If there are multiple insurer and they disagree the dynamics are interesting. Insurers that assume they won’t be paid CSR always survive. They won’t get much membership as they are massively overpriced for the market. They will keep some portion of their sickest membership so they will be net risk adjustment recipients and their administrative costs relative to premiums will be very high. But they survive.
In this split decision making scenario, the carriers that are optimistic that CSR will be paid are in an all or nothing scenario. If they are right and the government pays CSR, they get almost all of the membership in the market. Assuming they priced appropriately, they should make good money for the year. If they guess wrong and CSR is not paid, they get all of the membership and the state regulators shut them down due to either a premium deficiency reserve (PDR) event as they have to come up with an extra 20 points of actuarial value that is not being compensated by the government, or there is a risk based capital problem as they have too many members to be safely covered by their current reserves
The COVID-19 pricing problem is structurally similar to the CSR termination pricing problem from the Spring of 2017. The safe, don’t lose the company bet in a multi-insurer market is to price really high.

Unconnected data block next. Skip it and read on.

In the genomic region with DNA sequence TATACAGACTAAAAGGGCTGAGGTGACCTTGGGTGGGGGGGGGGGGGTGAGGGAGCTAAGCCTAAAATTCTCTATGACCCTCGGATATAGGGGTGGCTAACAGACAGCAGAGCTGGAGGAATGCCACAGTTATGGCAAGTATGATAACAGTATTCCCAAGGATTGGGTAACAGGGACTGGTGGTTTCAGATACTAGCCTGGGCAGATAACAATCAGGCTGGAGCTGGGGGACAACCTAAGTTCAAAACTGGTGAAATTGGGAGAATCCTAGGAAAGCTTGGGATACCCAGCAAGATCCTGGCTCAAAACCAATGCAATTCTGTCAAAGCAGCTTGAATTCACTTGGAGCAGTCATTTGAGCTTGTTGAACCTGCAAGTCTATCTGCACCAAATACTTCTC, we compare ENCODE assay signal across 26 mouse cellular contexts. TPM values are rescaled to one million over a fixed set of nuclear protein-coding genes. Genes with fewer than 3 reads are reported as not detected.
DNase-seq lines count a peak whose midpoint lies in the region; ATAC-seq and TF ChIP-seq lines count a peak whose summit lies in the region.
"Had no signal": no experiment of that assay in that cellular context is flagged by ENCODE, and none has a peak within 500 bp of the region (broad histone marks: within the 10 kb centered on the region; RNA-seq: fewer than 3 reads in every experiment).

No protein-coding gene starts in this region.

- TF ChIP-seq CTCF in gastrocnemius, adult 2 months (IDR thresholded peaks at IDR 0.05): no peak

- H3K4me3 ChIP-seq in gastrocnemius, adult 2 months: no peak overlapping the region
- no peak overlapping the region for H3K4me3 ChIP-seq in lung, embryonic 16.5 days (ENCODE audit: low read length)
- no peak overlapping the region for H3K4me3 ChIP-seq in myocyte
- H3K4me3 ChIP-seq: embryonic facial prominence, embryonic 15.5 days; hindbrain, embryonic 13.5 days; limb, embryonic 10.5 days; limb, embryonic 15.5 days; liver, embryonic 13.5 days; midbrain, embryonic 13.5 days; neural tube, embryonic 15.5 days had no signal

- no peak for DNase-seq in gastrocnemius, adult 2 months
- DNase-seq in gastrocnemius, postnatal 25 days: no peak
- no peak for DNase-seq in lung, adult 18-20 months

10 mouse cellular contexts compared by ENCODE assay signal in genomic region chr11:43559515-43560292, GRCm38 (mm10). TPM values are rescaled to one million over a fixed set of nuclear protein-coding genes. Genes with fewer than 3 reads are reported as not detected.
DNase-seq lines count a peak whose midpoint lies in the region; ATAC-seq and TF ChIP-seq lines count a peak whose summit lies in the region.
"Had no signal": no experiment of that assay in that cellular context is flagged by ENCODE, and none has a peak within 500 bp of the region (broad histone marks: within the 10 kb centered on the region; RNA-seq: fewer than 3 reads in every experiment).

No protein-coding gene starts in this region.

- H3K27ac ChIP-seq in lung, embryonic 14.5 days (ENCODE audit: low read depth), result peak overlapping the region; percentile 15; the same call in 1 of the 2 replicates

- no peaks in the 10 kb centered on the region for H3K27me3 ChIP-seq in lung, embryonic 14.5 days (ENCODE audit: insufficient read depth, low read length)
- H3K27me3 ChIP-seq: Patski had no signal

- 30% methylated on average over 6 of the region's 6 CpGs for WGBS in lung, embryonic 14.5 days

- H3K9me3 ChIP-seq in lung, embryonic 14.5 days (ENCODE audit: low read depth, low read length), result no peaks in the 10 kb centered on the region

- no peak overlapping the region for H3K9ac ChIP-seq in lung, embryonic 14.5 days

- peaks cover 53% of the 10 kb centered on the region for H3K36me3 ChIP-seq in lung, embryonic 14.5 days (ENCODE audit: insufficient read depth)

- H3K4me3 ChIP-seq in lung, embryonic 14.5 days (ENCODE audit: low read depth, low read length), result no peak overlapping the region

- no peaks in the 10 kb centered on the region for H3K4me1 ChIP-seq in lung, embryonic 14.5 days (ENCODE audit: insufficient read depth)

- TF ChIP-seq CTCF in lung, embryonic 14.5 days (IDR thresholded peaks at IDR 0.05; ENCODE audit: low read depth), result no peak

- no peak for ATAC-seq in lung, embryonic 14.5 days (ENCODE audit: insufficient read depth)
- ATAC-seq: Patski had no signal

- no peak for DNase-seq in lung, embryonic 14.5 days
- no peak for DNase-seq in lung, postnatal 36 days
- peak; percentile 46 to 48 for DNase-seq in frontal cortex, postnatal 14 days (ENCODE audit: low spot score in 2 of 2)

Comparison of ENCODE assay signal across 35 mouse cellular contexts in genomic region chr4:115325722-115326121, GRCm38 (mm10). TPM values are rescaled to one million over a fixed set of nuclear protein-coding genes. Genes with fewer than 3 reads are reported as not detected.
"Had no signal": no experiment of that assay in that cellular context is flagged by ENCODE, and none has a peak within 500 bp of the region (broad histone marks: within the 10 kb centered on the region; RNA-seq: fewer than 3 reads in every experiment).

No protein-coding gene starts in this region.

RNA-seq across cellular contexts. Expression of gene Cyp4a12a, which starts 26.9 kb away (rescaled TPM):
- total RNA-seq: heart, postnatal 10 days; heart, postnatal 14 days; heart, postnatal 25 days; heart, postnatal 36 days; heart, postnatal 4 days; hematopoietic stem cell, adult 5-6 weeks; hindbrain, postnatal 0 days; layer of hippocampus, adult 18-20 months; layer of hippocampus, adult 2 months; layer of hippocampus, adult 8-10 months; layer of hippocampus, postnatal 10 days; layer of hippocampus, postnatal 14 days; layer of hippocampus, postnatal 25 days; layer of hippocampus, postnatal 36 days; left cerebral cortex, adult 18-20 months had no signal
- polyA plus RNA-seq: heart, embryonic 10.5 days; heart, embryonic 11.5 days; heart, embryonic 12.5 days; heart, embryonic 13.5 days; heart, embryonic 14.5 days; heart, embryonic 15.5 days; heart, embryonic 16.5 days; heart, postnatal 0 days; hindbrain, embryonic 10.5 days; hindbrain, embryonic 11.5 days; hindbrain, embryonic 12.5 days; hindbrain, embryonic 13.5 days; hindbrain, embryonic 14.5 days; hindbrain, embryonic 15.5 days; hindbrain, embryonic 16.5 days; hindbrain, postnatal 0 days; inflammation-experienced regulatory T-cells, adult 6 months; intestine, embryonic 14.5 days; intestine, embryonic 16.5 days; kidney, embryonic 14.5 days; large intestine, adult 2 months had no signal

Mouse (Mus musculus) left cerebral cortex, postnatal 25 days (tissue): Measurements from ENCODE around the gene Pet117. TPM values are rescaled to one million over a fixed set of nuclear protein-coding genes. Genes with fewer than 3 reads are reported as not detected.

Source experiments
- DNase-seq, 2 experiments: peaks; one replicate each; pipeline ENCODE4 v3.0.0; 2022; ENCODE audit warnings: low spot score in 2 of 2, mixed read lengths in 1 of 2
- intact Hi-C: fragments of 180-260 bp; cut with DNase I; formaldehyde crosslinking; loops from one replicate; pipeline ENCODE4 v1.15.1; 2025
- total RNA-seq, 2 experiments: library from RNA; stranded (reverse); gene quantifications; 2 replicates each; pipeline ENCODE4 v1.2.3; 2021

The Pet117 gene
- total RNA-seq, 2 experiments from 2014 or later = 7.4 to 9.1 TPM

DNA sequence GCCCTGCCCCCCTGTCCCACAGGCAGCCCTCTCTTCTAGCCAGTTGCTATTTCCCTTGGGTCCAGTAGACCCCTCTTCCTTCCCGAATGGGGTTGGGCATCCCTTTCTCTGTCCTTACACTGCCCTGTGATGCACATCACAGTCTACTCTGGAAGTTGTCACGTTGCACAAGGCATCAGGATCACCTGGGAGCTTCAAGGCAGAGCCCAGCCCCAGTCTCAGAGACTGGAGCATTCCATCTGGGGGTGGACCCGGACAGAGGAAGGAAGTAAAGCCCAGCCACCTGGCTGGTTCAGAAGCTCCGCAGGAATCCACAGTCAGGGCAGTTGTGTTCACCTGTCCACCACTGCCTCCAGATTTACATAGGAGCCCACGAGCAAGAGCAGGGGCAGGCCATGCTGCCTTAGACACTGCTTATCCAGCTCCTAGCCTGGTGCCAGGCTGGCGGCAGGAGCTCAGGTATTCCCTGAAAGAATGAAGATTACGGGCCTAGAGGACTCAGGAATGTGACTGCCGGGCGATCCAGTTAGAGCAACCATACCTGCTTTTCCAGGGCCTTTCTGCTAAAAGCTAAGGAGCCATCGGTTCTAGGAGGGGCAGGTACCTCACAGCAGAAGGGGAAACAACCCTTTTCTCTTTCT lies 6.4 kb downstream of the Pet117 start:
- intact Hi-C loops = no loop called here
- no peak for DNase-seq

Assuming that my logic is right that CSR uncertainty is an isomorph of the COVID19 pricing problem, we should expect a significant increase in both premiums and single insurer counties in 2021.
Gin & Tonic
I’m going to use this thread for a sort of personal question. As some may know, my son has been living overseas since last fall, and probably will not return to the US until near Labor Day. He is on a fellowship now, and does not have employment for his return. Now I’m reading that the Trump admin is essentially closing access to the Obamacare exchanges, but my state has a SEP open until April 15. Given the uncertainty, should he enroll in an ACA plan using my home address (which he is using as a mail drop now anyway) or wait until he returns to the US and enroll then using his return as a “life event” – if that is even possible then? Subsidy or not isn’t really an issue, we can help him pay, I just don’t want him returning to the US un-covered.
We’re in a rural monopoly area (one “choice” of insurance companies) and I’m wondering – can a monopoly company pull out of an area if there’s too much uncertainty? That would leave us with no options.
I know it’s unknowable at this point, but how would a federal Stage 4 rescue package that includes payment for COVID-19 treatment (as many good folks in the House have argued it should) figure into the Obamacare insurance pricing calculations? Sure, it depends on the details, but could you blackboard/flowchart the thinking? (Say a bill is active on June 1, if the timing matters.) Would it affect unsubsidized ACA enrollees? Stuff like that.